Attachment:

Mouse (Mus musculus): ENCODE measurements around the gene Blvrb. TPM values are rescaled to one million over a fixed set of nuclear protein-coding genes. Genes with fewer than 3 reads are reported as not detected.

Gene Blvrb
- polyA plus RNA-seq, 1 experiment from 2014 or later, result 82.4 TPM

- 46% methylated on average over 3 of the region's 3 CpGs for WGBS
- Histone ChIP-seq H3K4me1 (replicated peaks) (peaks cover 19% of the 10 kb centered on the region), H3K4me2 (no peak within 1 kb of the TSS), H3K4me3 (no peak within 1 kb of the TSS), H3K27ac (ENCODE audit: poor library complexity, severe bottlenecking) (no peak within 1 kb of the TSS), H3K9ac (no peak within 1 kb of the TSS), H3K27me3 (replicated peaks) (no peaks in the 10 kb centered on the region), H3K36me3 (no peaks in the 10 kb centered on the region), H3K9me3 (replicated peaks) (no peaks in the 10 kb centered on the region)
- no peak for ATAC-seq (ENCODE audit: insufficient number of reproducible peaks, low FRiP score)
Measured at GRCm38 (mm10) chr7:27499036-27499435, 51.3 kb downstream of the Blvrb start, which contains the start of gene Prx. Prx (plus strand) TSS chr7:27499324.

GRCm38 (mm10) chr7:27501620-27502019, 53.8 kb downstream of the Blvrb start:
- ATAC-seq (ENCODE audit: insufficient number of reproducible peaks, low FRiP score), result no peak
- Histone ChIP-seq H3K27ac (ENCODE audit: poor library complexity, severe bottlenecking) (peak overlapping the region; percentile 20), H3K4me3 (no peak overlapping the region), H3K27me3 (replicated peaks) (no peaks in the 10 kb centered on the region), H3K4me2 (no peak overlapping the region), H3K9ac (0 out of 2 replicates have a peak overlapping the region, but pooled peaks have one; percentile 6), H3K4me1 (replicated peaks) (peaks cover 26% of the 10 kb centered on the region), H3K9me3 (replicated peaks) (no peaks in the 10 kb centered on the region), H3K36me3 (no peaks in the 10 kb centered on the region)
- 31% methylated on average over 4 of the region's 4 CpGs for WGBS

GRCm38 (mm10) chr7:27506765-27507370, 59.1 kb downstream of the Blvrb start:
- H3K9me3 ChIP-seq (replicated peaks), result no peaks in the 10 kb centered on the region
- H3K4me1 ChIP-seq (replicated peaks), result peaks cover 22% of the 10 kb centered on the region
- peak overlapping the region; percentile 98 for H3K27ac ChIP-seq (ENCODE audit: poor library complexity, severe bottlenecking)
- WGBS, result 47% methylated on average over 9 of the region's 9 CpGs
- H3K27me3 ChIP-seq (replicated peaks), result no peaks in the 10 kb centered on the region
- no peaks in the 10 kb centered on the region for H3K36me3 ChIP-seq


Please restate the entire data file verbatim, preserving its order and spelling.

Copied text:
Mouse (Mus musculus): ENCODE measurements around the gene Blvrb. TPM values are rescaled to one million over a fixed set of nuclear protein-coding genes. Genes with fewer than 3 reads are reported as not detected.

Gene Blvrb
- polyA plus RNA-seq, 1 experiment from 2014 or later, result 82.4 TPM

- 46% methylated on average over 3 of the region's 3 CpGs for WGBS
- Histone ChIP-seq H3K4me1 (replicated peaks) (peaks cover 19% of the 10 kb centered on the region), H3K4me2 (no peak within 1 kb of the TSS), H3K4me3 (no peak within 1 kb of the TSS), H3K27ac (ENCODE audit: poor library complexity, severe bottlenecking) (no peak within 1 kb of the TSS), H3K9ac (no peak within 1 kb of the TSS), H3K27me3 (replicated peaks) (no peaks in the 10 kb centered on the region), H3K36me3 (no peaks in the 10 kb centered on the region), H3K9me3 (replicated peaks) (no peaks in the 10 kb centered on the region)
- no peak for ATAC-seq (ENCODE audit: insufficient number of reproducible peaks, low FRiP score)
Measured at GRCm38 (mm10) chr7:27499036-27499435, 51.3 kb downstream of the Blvrb start, which contains the start of gene Prx. Prx (plus strand) TSS chr7:27499324.

GRCm38 (mm10) chr7:27501620-27502019, 53.8 kb downstream of the Blvrb start:
- ATAC-seq (ENCODE audit: insufficient number of reproducible peaks, low FRiP score), result no peak
- Histone ChIP-seq H3K27ac (ENCODE audit: poor library complexity, severe bottlenecking) (peak overlapping the region; percentile 20), H3K4me3 (no peak overlapping the region), H3K27me3 (replicated peaks) (no peaks in the 10 kb centered on the region), H3K4me2 (no peak overlapping the region), H3K9ac (0 out of 2 replicates have a peak overlapping the region, but pooled peaks have one; percentile 6), H3K4me1 (replicated peaks) (peaks cover 26% of the 10 kb centered on the region), H3K9me3 (replicated peaks) (no peaks in the 10 kb centered on the region), H3K36me3 (no peaks in the 10 kb centered on the region)
- 31% methylated on average over 4 of the region's 4 CpGs for WGBS

GRCm38 (mm10) chr7:27506765-27507370, 59.1 kb downstream of the Blvrb start:
- H3K9me3 ChIP-seq (replicated peaks), result no peaks in the 10 kb centered on the region
- H3K4me1 ChIP-seq (replicated peaks), result peaks cover 22% of the 10 kb centered on the region
- peak overlapping the region; percentile 98 for H3K27ac ChIP-seq (ENCODE audit: poor library complexity, severe bottlenecking)
- WGBS, result 47% methylated on average over 9 of the region's 9 CpGs
- H3K27me3 ChIP-seq (replicated peaks), result no peaks in the 10 kb centered on the region
- no peaks in the 10 kb centered on the region for H3K36me3 ChIP-seq